A bell-less belfry juts into the clear blue skies, spanked on all sides by the merciless rays of the soaring sun. The mud-brick stones of the aged church beneath fortifies the ostentatious poise of the belfry, while its dexterously crafted fascias splash rows of spectacular shadows on its asbestos walls.
This is the oldest church building in Digiriga Community, located in Abua-Central area of Rivers State, southern Nigeria.
In Nigeria’s delta, remain a few of these buildings, sandwiched between clusters of modern-day structures. Within their walls, columns, windows and doors are vivid encryptions of long forgotten stories- those stories and tales that tell our history, the history of today’s Niger Delta.
Recently, we received these amazing photos from a staff of an oil company working in the Abua-Central area of Rivers State. He had been amazed and thrilled by the aged structures of Digiriga, which lie vulnerably unprotected and wilting away on the now-flooded sands of the delta.
Though the old buildings are just a few, nevertheless they still conspicuously document the presence of English missionaries who might have dwelt in the community in ancient past. The type of architecture depicted in the building roofs, columns, staircases, doors and windows suggests one which has been associated with the colonial era.
It is therefore important to note that these types of objects/structures constitute great historical value and touristic potential to their host communities as well as the nation at large.
Nigerians and the government must make efforts to conserve historical structures such as these, especially the ones locked up in the rural areas, because in such places lie more of our culture undiluted.
History is sweet, history enriches. He who despises history makes mockery of his own future. People with bad hind sights always lack good foresight.
Nigerians must begin to place more value on and begin to learn history. Maybe there are some big lessons to learn; maybe we need to be reminded of those values that held and sustained the society during the days of our ancestors; maybe the way forward for Nigeria is better understood by looking back, maybe… maybe…..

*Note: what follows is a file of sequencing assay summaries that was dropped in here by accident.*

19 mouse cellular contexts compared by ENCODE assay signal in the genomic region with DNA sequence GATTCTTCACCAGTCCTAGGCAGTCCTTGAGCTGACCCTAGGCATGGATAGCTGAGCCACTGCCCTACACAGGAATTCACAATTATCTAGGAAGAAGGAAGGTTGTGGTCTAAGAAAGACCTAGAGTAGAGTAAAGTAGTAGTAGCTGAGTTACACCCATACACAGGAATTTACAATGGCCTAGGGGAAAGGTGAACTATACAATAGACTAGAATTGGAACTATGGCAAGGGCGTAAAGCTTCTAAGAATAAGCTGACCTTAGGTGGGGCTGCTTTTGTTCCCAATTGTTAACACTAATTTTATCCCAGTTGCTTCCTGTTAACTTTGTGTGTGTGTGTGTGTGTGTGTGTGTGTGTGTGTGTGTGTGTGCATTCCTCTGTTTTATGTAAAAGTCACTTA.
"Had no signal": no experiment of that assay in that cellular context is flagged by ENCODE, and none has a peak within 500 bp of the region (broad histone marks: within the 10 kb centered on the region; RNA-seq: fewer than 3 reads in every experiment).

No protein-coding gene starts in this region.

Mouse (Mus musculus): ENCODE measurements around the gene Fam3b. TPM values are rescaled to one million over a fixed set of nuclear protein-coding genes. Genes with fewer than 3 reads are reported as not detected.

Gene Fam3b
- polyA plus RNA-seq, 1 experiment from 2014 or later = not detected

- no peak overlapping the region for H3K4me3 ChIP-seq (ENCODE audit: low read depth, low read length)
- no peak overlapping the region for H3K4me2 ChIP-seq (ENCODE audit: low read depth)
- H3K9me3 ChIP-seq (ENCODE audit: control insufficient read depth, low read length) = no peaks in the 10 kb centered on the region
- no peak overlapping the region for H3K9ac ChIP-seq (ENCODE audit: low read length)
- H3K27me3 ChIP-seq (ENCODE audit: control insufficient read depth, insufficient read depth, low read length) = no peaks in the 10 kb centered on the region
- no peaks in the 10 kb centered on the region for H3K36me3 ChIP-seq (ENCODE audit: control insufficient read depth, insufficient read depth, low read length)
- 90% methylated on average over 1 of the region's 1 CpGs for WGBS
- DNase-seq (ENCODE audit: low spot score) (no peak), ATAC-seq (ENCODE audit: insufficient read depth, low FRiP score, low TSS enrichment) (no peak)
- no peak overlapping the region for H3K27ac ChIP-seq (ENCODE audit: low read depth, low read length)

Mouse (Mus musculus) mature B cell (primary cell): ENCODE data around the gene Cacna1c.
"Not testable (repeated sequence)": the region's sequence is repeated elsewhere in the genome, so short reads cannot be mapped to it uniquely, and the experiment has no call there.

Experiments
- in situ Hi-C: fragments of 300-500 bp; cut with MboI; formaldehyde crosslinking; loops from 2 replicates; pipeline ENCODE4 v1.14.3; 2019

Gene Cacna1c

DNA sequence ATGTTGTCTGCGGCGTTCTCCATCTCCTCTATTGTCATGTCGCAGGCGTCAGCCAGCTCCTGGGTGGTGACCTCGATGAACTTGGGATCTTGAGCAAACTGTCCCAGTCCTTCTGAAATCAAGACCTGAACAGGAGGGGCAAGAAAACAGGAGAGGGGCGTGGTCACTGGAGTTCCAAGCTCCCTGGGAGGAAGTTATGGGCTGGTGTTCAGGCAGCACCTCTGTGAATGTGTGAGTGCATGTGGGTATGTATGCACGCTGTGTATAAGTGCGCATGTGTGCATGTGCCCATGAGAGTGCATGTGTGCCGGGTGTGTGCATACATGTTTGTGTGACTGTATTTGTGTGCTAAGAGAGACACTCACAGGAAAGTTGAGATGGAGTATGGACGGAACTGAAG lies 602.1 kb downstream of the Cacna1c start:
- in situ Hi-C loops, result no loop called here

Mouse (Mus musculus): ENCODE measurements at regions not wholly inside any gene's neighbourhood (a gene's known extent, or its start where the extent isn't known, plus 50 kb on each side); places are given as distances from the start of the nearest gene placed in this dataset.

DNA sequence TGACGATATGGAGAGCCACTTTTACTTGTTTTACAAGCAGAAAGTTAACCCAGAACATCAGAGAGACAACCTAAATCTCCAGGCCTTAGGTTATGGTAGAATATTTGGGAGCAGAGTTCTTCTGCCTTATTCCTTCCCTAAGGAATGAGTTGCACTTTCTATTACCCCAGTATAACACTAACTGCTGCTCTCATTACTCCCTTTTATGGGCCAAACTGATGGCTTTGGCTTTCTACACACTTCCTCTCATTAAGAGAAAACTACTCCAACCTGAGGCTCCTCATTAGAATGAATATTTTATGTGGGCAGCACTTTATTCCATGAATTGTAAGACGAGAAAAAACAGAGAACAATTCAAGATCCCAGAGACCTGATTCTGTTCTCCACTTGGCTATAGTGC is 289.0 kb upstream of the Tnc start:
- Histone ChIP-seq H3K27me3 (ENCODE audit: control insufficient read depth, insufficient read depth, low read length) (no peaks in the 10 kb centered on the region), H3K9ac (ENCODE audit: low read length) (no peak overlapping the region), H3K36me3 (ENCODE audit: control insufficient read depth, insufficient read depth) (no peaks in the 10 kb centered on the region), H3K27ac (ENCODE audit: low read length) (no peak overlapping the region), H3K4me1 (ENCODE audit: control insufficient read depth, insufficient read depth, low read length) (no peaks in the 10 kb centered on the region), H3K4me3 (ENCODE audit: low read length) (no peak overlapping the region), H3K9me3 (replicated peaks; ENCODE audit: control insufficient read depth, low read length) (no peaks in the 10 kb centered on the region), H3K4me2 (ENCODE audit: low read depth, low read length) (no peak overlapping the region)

Nevertheless, one truth remains; great economic potentials are locked up in our historical artefacts and objects, and until we begin to appreciate history and salvage these wrecking assets of inestimable worth, our Nation’s tourism industry as well as its staggering economy will never attain its full potential.
*Special thanks to Mr. Chris Okoro, who out of admiration and concern for the structures sent us these photos, advocating for the protection and conservation of Niger Delta’s wrecking historical artifacts.
This article was written by Folarin Kolawole
Founder of Naijatreks, Nigerian-born Folarin Kolawole is a geologist, travel writer and researcher. When not at work, he travels the length and breadth of Nigeria, exploring, taking photos and writing about her numerous hidden tourist potentials. 'Naijatreks' is a product name registered under the Ntreks brand, which is also duly registered by Nigeria's Federal Corporate Affairs Commission. The contents on this blog are re-usable. However, it must be ensured that it is linked back to this blog, and correctly attributed to Naijatreks or the author. Please do not edit, rewrite or commercialize the original works on this blog without direct and written permission from the Founder (Folarin Kolawole). For inquiries and advert placement on the blog, kindly contact us at firstname.lastname@example.org or email@example.com.